A floating strainer actually floats on the surface of the water, while a low-level strainer sits on the bottom of the water source. Both are equipped with a hinge or swivel to allow for different angles.

Floating strainers are very effective at preventing blockages, but they can puncture collapsible tanks if they’re not fastened to several points and are allowed to strike the sides of the tank during operations. Another potential issue: Some low-level strainers have been found to be restrictive, as they are not constructed to allow the same water flow capacity as other strainers.

Like other equipment you use, select a strainer according to the manufacturer, model and performance, such as flow capacity. Although they’re screwed onto the end of the hard tubes, it’s a good idea to attach a rope or line to the strainer. This allows for a safer and easier deployment and recovery of the strainer and tube during most drafting operations. That rope can also assist with keeping a barrel- or basket-type strainer off the bottom of the water source. Additionally, using two ropes should stop the strainer and tube from floating back and forth and punching a hole in the tank side.

Strainer Standards
Strainers are addressed in several NFPA standards, including NFPA 1901: Standard for Automotive Fire Apparatus. But exactly how these precious devices are used depends on you and your department.

Maintenance is relatively simple. Always refer to the manufacturer’s recommendations. Regularly inspect the gasket in the female-swivel connection, and replace these gaskets as necessary, especially if you discover any cuts, tears, nicks or worn areas. Some departments will remove and re-install a gasket upside-down when that gasket shows slight wear. This may or may not be OK. My recommendation: Don’t take a chance on something as inexpensive as a gasket; you don’t want to be disappointed later by a failed drafting operation. A bad gasket can easily result in an air leak and a failure to draft water.

Additionally, some strainers, such as a low-level or floating strainer, may require some type of lubrication at hinges or swivel points. Be careful to follow manufacturer’s recommendations for the correct type and amount of lubrication.

In Sum
Strainers are a simple way to make drafting operations safer, more efficient and less likely to fail or experience pump problems. Use a strainer during any fire department activity for rural fireground operations when drafting, whether it’s an actual emergency or a drill. And don’t forget to routinely monitor your operations and always work safely.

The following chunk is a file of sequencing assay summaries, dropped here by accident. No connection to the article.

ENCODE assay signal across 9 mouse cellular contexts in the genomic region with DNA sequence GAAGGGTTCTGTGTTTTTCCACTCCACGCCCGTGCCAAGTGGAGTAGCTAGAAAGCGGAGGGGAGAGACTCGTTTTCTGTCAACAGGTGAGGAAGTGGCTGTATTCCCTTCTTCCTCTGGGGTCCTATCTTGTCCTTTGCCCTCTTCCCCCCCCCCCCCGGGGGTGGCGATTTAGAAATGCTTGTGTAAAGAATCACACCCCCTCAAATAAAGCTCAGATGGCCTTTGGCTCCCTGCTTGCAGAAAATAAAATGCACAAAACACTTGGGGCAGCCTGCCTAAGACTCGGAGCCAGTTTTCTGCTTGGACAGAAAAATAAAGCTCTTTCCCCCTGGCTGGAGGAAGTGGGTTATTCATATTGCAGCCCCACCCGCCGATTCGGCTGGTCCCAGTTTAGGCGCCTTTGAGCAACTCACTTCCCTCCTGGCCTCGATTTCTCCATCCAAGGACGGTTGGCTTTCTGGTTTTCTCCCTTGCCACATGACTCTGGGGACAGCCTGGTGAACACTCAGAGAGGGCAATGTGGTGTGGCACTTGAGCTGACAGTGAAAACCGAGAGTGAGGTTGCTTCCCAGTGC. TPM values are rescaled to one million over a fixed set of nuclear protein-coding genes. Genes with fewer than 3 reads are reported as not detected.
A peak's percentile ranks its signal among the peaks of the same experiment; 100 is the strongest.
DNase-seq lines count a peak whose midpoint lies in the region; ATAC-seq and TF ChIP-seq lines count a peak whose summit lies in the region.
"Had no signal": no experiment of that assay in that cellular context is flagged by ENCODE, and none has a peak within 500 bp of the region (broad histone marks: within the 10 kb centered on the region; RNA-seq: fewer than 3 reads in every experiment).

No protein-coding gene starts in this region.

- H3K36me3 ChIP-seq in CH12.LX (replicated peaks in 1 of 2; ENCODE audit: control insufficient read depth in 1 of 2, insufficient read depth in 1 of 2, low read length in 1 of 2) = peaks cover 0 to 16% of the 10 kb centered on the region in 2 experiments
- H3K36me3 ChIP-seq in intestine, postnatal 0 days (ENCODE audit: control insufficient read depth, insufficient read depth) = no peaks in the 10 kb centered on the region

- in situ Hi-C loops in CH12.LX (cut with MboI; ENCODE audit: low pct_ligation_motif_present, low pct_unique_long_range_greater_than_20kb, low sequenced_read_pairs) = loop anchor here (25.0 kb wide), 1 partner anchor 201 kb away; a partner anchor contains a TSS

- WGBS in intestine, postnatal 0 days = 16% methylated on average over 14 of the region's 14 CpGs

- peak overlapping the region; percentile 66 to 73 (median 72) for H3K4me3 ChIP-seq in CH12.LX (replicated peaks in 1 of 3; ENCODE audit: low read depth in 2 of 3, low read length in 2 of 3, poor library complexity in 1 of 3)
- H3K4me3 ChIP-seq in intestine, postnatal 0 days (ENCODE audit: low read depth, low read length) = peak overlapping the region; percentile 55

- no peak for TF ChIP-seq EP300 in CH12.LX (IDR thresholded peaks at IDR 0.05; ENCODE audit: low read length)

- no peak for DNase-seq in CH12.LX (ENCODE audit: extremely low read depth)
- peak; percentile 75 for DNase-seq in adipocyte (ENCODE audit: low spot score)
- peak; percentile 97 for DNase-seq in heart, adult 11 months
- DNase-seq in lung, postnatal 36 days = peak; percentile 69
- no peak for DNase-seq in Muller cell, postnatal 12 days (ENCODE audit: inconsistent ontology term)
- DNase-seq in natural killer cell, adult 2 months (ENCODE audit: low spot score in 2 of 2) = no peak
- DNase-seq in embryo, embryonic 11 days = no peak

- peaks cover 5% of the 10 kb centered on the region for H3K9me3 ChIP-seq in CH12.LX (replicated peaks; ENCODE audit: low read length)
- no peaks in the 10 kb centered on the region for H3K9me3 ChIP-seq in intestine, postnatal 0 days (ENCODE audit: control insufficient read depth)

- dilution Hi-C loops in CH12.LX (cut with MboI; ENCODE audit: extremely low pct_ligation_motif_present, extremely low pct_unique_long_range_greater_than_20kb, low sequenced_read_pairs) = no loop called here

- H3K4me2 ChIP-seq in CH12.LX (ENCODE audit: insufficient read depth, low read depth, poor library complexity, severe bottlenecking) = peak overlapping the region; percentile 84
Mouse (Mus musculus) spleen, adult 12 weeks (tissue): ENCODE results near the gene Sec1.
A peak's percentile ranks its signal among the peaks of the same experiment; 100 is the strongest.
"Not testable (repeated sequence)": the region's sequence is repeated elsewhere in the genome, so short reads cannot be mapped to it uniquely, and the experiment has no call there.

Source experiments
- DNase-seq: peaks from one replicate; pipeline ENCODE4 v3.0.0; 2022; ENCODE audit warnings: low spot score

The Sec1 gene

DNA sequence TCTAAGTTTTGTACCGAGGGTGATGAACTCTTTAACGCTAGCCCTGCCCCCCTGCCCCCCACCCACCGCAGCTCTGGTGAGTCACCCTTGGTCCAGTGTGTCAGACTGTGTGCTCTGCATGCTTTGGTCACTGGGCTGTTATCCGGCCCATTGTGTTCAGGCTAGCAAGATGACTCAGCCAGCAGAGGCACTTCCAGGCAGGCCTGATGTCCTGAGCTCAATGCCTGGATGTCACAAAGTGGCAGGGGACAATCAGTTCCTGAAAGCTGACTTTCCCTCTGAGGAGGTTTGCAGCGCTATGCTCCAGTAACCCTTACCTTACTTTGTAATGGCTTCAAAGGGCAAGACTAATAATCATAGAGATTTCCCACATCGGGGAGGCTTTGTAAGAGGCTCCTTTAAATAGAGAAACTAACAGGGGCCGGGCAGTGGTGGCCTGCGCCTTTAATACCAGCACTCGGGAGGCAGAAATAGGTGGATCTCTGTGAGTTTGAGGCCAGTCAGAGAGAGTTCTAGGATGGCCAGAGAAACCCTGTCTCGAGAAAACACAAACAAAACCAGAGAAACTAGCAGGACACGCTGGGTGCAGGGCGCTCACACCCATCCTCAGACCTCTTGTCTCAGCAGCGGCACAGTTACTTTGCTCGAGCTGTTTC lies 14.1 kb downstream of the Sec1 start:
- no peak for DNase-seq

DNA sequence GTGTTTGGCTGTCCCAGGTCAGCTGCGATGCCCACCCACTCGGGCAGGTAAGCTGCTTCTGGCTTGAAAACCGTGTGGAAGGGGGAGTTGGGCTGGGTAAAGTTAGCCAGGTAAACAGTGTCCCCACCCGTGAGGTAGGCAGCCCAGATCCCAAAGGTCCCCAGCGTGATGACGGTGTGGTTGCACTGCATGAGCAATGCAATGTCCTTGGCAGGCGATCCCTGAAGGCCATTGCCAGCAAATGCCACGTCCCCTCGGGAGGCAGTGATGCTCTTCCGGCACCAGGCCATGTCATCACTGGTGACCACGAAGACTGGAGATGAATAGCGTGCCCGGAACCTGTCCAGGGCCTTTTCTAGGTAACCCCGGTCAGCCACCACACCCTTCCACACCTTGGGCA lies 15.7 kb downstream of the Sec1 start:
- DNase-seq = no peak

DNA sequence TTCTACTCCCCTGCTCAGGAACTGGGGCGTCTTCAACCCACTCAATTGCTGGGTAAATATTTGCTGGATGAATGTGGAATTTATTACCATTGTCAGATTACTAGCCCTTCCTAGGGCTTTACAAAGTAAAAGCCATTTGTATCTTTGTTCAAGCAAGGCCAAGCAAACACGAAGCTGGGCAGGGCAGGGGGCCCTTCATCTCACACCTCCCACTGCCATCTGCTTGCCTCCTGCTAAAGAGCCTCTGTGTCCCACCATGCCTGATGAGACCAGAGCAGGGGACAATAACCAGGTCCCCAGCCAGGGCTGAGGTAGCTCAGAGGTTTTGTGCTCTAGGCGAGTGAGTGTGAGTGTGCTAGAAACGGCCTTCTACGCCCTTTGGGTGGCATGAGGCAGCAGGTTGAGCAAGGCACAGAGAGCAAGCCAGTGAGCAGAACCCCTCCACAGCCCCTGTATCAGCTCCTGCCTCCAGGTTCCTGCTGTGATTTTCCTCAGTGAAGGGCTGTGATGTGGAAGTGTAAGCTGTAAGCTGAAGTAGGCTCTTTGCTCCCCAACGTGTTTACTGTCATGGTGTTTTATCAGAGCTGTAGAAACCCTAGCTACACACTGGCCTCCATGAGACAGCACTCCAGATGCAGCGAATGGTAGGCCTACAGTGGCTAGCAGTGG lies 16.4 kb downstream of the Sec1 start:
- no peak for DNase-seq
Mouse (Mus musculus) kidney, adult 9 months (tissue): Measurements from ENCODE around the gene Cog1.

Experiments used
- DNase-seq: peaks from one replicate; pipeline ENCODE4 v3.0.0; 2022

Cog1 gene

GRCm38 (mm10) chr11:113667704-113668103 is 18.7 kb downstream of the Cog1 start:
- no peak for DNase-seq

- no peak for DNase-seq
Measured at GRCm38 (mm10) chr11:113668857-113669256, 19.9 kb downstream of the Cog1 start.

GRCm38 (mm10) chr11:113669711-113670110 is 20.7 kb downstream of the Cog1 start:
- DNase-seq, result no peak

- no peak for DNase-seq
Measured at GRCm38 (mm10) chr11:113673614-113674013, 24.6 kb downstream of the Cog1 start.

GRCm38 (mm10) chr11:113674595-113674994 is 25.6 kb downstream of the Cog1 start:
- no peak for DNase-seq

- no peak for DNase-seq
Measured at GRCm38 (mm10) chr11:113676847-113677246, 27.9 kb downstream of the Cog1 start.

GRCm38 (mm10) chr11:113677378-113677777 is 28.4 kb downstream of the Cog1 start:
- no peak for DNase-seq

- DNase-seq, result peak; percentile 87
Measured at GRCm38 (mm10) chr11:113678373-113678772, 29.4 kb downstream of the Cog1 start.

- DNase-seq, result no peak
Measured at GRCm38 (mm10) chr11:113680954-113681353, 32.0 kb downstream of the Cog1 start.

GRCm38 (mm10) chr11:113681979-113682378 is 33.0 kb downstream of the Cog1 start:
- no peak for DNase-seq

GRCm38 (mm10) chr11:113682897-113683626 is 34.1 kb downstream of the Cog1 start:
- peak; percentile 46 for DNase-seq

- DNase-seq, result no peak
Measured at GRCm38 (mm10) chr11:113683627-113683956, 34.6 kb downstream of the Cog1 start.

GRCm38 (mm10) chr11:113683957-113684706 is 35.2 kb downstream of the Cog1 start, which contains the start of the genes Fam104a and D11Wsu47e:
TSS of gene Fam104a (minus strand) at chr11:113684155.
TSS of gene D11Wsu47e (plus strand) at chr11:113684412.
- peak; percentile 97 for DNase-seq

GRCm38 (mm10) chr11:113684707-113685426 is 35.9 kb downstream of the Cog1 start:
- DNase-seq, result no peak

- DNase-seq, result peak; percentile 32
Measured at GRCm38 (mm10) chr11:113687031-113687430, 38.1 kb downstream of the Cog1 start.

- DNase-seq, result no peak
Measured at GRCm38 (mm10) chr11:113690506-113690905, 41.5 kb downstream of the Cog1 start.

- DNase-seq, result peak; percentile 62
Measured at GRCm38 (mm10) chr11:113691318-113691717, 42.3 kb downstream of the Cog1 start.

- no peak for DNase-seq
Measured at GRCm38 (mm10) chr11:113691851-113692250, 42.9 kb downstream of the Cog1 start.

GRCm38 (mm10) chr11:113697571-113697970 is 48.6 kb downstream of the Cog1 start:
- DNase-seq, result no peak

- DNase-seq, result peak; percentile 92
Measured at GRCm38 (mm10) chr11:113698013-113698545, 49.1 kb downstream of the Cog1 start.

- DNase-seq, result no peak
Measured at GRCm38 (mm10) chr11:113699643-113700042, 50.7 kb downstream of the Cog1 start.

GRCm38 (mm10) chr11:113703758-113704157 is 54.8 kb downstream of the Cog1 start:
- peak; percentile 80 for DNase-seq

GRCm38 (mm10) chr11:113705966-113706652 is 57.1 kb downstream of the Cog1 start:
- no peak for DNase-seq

Pat Pauly has been on the staff at the Pennsylvania State Fire Academy (PSFA) in Lewistown as a resident instructor since 1988, where he supervises 80 part-time adjunct instructors for the resident and academy on the road programs. He became a state fire academy instructor in 1978 and has taught throughout rural Pennsylvania since the 1980s. He holds an associate degree in computer science technology and is nationally certified as Firefighter III, Fire Instructor II, Fire Officer II, Driver/Operator Pumper and Driver/Operator Rural Water Supply. Retired as deputy chief from the Lewistown (Penn.) Fire Department after 31 years, Pauly is active with the West Granville Fire Company in Lewistown and Granville Township.

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Comment by Oldman on July 12, 2009 at 4:00pm
Excellent points. We don't draft as much as other departments might, but the strainer is a must. Our biggest issue with drafting is not usually the bigger items which as you point out are usually controlled with the strainer on the hard suction and at the pump intake, but the sand and silt which will be picked up with a drafting operation. The sand can do extreme damage to the impeller. A thorough flushing with fresh water after any drafting operation.